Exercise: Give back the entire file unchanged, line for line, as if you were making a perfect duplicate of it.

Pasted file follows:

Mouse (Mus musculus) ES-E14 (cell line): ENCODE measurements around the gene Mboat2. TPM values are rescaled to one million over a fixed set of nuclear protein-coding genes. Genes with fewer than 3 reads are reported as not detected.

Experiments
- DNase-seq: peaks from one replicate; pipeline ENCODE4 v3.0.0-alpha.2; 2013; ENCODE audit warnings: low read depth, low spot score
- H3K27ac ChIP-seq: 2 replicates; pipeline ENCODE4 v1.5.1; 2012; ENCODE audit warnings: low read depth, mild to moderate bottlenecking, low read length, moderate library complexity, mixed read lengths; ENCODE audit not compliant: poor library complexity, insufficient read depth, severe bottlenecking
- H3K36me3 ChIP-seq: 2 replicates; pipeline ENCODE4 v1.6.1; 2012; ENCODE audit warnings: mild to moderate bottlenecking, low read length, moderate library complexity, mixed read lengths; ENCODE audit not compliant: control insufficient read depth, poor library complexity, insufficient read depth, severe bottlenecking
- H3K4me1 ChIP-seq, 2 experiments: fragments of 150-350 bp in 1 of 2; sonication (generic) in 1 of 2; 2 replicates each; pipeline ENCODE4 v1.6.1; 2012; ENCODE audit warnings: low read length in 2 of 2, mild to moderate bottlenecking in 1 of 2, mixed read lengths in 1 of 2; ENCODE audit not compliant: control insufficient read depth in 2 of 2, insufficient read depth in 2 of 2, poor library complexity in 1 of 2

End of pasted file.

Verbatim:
Mouse (Mus musculus) ES-E14 (cell line): ENCODE measurements around the gene Mboat2. TPM values are rescaled to one million over a fixed set of nuclear protein-coding genes. Genes with fewer than 3 reads are reported as not detected.

Experiments
- DNase-seq: peaks from one replicate; pipeline ENCODE4 v3.0.0-alpha.2; 2013; ENCODE audit warnings: low read depth, low spot score
- H3K27ac ChIP-seq: 2 replicates; pipeline ENCODE4 v1.5.1; 2012; ENCODE audit warnings: low read depth, mild to moderate bottlenecking, low read length, moderate library complexity, mixed read lengths; ENCODE audit not compliant: poor library complexity, insufficient read depth, severe bottlenecking
- H3K36me3 ChIP-seq: 2 replicates; pipeline ENCODE4 v1.6.1; 2012; ENCODE audit warnings: mild to moderate bottlenecking, low read length, moderate library complexity, mixed read lengths; ENCODE audit not compliant: control insufficient read depth, poor library complexity, insufficient read depth, severe bottlenecking
- H3K4me1 ChIP-seq, 2 experiments: fragments of 150-350 bp in 1 of 2; sonication (generic) in 1 of 2; 2 replicates each; pipeline ENCODE4 v1.6.1; 2012; ENCODE audit warnings: low read length in 2 of 2, mild to moderate bottlenecking in 1 of 2, mixed read lengths in 1 of 2; ENCODE audit not compliant: control insufficient read depth in 2 of 2, insufficient read depth in 2 of 2, poor library complexity in 1 of 2